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By Alan Levin, USA TODAY

The Transportation Security Administration on Wednesday urged foreign security agencies to ramp up security after receiving intelligence reports that terrorists might try to surgically implant explosives in the bodies of suicide bombers.

White House spokesman Jay Carney said the intelligence that led to the warning “does not relate to an imminent or specific threat,” but the TSA issued a statement saying that travelers heading to the U.S. from foreign nations may notice screeners taking additional protections.

“Measures may include interaction with passengers, in addition to the use of other screening methods such as pat-downs and the use of enhanced tools and technologies,” TSA spokesman Nicholas Kimball said.

Passengers flying from multiple locations may encounter different reactions from security personnel because the agency intentionally tries to be “unpredictable,” Kimball says.

Security experts said the warning is the result of terrorist groups’ ongoing attempts to attack a favorite target: the U.S. aviation system.

“Unfortunately, it’s not science fiction,” said Frank Cilluffo, director of the Homeland Security Policy Institute at George Washington University. “The reality is that al-Qaeda in the Arabian Peninsula in particular has come up with creative means to disguise explosive devices.”

Known as AQAP, the Yemen-based offshoot of al-Qaeda has been credited with building the underwear bomb used in the Christmas 2009 attempted attack on a Northwest Airlines jet near Detroit and the bombs built into toner cartridges sent last December on cargo carriers.

“Due to the significant advances in global aviation security in recent years, terrorist groups have repeatedly and publicly indicated interest in pursuing ways to further conceal explosives,” he says.

Cilluffo and others said they did not know of previous attempts to surgically implant a bomb, but Johns Hopkins School of Medicine surgeon Marty Makary said it theoretically would be simple to place a bomb the size of a breast implant into a person. Such an implant would be easy to hide on a heavy person, Makary said.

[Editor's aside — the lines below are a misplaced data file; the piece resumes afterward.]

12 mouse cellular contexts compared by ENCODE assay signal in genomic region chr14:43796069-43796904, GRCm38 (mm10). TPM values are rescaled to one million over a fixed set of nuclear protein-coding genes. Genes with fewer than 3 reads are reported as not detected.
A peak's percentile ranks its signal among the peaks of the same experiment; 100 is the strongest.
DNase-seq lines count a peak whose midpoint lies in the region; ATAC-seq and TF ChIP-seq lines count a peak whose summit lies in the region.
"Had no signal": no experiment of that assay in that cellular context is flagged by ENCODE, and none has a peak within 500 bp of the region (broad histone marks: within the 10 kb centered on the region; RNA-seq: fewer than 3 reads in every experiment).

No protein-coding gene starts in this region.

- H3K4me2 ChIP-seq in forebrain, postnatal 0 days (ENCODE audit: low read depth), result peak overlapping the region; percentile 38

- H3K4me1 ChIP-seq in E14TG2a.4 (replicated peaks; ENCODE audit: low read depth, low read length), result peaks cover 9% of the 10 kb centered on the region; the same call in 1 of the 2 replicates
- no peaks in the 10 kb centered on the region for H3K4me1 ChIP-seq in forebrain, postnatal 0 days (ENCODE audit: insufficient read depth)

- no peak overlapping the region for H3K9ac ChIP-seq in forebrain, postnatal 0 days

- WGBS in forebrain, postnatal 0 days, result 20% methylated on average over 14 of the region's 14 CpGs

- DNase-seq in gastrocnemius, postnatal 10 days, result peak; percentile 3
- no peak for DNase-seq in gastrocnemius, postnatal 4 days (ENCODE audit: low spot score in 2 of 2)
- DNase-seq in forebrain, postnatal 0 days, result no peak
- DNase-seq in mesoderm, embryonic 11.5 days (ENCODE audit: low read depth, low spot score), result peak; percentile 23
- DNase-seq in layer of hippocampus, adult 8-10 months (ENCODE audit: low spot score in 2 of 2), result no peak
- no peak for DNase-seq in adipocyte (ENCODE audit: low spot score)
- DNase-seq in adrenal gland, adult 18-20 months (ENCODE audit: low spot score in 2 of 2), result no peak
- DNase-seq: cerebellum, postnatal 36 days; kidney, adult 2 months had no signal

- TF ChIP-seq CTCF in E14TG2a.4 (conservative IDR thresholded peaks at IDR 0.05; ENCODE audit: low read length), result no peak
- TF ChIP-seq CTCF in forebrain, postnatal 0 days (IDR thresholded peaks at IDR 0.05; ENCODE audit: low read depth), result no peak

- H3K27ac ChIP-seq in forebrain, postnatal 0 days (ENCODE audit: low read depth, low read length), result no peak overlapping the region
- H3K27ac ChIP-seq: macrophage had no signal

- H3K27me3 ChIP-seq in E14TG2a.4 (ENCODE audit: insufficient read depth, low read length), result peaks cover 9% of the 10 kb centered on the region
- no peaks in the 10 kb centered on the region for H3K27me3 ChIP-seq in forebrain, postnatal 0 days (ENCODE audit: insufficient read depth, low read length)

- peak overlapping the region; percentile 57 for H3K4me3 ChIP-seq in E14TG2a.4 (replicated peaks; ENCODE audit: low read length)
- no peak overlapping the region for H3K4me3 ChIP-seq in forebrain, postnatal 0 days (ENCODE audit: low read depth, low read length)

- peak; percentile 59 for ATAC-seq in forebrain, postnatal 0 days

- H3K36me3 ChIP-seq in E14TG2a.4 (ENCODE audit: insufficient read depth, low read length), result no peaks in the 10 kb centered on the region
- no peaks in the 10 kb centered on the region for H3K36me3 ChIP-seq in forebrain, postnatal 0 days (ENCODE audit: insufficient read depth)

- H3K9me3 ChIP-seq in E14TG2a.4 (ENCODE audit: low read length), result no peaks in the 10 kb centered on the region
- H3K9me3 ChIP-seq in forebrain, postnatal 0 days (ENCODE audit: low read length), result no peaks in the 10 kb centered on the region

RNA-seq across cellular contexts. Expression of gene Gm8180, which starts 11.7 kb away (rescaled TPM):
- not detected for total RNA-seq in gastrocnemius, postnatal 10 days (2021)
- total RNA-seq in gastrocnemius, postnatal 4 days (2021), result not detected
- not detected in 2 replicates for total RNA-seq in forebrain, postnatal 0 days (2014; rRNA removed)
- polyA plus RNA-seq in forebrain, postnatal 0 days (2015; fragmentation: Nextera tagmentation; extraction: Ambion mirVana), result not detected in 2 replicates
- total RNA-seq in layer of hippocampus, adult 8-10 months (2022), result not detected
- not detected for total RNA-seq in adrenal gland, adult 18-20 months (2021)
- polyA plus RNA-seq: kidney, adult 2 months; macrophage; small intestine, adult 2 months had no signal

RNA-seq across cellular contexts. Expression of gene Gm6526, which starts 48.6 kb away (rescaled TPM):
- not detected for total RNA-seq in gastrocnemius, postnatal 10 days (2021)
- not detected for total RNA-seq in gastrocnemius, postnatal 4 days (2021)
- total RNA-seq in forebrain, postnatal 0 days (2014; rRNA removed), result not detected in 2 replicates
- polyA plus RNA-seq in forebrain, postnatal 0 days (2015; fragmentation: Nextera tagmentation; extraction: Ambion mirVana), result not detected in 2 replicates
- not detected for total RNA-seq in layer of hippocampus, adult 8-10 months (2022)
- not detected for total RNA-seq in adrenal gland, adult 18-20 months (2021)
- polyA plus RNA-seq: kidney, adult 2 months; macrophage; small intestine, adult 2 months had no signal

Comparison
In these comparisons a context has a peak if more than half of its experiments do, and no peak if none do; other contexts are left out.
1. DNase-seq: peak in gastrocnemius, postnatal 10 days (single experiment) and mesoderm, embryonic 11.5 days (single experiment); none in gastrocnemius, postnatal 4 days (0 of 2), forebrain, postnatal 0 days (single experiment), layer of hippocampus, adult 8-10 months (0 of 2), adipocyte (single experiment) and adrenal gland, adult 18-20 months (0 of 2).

Body tissue would dampen such a bomb’s effectiveness, however, and there are substantial hurdles to detonating such a device, said University of Rhode Island chemistry professor and explosives expert Jimmie Oxley.

The notion that terrorists would attempt to implant bombs or bomb components inside the body is not new. England’s Daily Mail newspaper reported in January 2010 that British intelligence had issued a similar warning based on Internet chatter.

TSA Administrator John Pistole, commenting last year on a similar possibility that bombs might be inserted into body cavities, said the bombmaker would have to find a way to detonate such a bomb. If wires were connected to the bomb, those wires should be detectable by traditional airport security, such as metal detectors or the body scanners that are increasingly in use, Pistole said.

The TSA often advises airlines and other nations’ security agencies after obtaining intelligence on what terrorists are potentially up to, even if the information is short of a full-fledged plot.

Late last year, for example, TSA screeners began more intensively swabbing metal water bottles and Thermos-type containers for explosives after learning they might be a threat, Pistole said in January.

White House spokesman Carney confirmed that Obama has been briefed on what he said was “a possible technique that could be used” by terrorists.


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